Pabianice, annexed to the neighboring city of Łódź, became a powerhouse of the Polish textile industry in the nineteenth century. Polish textile manufacturing grew thanks to sustained demand from Russia, attracting a multiethnic population of industrialists, administrators, and textile workers to the city. The names of family-owned enterprises have left a lasting legacy in the urban environment of Łódź and the textile towns surrounding the city. In Pabianice, German industrialist Rudolf Kindler left the firm of Krusche & Ender to create the second-largest textile factory in the city, bearing his name. To commemorate their prosperity the Kindler family had a new mausoleum designed and built in the city’s Lutheran cemetery in 1907-09. But because only noble families were entitled to a mausoleum, the Kindlers donated the building to the cemetery for use as a chapel instead. Designed in an architectural style that was inspired primarily by the Viennese Secession movement, the Kindler Chapel consists of a single, tall space, with stained glass windows and an apse.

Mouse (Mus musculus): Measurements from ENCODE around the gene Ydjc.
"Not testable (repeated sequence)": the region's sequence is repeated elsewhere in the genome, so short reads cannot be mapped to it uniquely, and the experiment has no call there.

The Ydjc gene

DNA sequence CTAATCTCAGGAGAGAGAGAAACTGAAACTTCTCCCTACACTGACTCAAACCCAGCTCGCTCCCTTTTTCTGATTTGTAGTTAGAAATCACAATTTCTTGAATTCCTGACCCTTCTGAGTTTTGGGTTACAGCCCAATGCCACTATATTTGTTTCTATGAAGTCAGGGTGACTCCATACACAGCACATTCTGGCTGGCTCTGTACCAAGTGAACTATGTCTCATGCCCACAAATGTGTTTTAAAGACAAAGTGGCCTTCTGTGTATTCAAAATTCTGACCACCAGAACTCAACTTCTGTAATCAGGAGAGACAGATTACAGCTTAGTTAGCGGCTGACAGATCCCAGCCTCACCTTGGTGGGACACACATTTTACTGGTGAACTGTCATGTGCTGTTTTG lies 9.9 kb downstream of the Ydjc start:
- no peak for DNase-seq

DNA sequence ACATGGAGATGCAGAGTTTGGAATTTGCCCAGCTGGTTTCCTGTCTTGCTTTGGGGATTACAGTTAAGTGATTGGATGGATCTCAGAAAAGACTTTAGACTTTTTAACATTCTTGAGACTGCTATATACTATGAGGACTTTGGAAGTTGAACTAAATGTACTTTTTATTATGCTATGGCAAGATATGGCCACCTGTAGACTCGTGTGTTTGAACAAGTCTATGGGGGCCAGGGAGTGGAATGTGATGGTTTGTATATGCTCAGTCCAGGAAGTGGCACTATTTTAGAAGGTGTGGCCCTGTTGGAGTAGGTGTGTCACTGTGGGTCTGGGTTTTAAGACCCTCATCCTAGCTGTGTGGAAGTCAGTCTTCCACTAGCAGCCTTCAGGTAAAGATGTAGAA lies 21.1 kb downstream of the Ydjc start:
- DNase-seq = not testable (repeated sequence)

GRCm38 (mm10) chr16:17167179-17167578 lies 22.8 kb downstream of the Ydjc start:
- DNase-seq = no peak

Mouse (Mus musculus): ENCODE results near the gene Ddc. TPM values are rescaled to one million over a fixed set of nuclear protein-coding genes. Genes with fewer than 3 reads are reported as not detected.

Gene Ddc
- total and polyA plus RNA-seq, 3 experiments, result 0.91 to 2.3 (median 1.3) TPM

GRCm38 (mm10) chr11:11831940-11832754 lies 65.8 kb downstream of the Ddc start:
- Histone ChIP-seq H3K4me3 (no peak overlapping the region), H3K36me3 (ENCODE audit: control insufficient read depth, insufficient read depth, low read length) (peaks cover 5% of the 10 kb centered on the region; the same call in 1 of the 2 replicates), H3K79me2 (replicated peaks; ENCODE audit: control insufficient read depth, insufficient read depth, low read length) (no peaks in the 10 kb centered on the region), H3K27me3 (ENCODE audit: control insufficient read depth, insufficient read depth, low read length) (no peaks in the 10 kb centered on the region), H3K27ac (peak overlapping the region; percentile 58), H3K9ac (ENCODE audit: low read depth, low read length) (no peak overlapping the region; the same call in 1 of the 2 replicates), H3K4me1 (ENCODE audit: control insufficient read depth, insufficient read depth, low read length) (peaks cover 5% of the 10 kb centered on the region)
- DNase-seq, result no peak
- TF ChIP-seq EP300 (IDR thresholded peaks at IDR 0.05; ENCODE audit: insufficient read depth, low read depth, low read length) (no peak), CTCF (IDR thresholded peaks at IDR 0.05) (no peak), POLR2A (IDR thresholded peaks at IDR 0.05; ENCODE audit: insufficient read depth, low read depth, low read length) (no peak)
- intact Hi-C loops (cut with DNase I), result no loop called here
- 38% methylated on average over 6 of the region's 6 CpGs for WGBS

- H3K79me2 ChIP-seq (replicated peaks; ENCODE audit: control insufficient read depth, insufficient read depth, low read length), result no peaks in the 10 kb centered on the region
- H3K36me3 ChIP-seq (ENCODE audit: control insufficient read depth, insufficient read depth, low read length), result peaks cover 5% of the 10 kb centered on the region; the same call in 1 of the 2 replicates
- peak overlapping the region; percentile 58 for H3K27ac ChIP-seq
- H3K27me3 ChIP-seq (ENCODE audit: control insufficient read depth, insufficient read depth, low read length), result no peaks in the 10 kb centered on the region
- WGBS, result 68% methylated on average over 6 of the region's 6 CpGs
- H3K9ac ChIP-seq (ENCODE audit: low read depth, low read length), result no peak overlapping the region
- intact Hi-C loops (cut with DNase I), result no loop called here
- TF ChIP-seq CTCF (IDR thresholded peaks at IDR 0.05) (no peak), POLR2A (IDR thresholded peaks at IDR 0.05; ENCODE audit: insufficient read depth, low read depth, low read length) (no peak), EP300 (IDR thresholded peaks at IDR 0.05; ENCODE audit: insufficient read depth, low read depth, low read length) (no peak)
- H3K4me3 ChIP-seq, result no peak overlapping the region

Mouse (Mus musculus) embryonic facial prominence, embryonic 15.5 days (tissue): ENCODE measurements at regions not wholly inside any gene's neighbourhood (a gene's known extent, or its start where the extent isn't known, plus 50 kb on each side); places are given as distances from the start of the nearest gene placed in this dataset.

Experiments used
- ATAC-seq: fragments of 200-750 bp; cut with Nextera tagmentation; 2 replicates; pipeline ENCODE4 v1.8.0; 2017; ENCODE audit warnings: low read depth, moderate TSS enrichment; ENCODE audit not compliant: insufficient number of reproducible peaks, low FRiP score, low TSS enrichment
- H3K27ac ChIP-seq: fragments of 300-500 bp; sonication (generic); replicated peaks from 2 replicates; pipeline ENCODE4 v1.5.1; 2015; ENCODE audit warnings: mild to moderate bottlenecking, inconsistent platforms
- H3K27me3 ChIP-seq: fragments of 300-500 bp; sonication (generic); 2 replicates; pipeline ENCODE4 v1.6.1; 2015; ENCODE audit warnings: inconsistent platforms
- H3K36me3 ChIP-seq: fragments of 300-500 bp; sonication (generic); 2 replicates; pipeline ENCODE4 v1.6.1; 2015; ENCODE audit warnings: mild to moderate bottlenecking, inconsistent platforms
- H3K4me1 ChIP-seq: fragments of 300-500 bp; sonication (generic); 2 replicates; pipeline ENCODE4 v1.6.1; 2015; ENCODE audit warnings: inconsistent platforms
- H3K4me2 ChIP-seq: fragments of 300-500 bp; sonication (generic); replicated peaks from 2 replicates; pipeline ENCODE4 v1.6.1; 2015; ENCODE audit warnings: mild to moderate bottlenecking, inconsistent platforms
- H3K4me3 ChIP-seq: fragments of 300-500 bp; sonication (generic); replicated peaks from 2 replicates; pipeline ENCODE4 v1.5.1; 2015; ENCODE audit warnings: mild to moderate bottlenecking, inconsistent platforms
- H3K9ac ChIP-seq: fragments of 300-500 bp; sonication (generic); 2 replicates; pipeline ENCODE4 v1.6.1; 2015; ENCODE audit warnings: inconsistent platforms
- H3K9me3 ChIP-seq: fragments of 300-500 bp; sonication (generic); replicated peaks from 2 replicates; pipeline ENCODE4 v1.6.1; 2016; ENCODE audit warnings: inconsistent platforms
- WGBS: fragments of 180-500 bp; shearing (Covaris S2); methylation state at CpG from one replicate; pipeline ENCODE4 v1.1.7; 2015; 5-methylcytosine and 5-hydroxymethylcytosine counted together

The textile industry in Pabianice and Łódź endured through successive periods of political change, and its history was marked by landmark events associated with the labor movement in Poland. The industry survived nationalization, but succumbed to the loss of its eastern markets following the downfall of communism. Since then deindustrialization has brought on neglect, pessimism, and a trend of migration away from Pabianice. In response, cities are pursuing strategies of urban revitalization, such as a new urban revitalization program sponsored by the Pabianice municipal authorities in 2017. Thanks to public participation through meetings, surveys, and research walks that engaged hundreds of local citizens, the old Kindler Chapel of the Evangelical cemetery was identified as a priority for regeneration. A restored chapel would help foster greater involvement in the social life of the city and would expand citizens’ opportunities to experience and participate in local culture. With the participation of the local music society, the public conservatory, and other civic and cultural groups, the Kindler Chapel would host artistic performances and other events, as it did before its poor condition caused it to be shuttered in 2008. The 2020 World Monuments Watch seeks to support the municipal authorities, the local Evangelical-Augsburg parish, and all involved in the urban regeneration of Pabianice in their ambitious effort.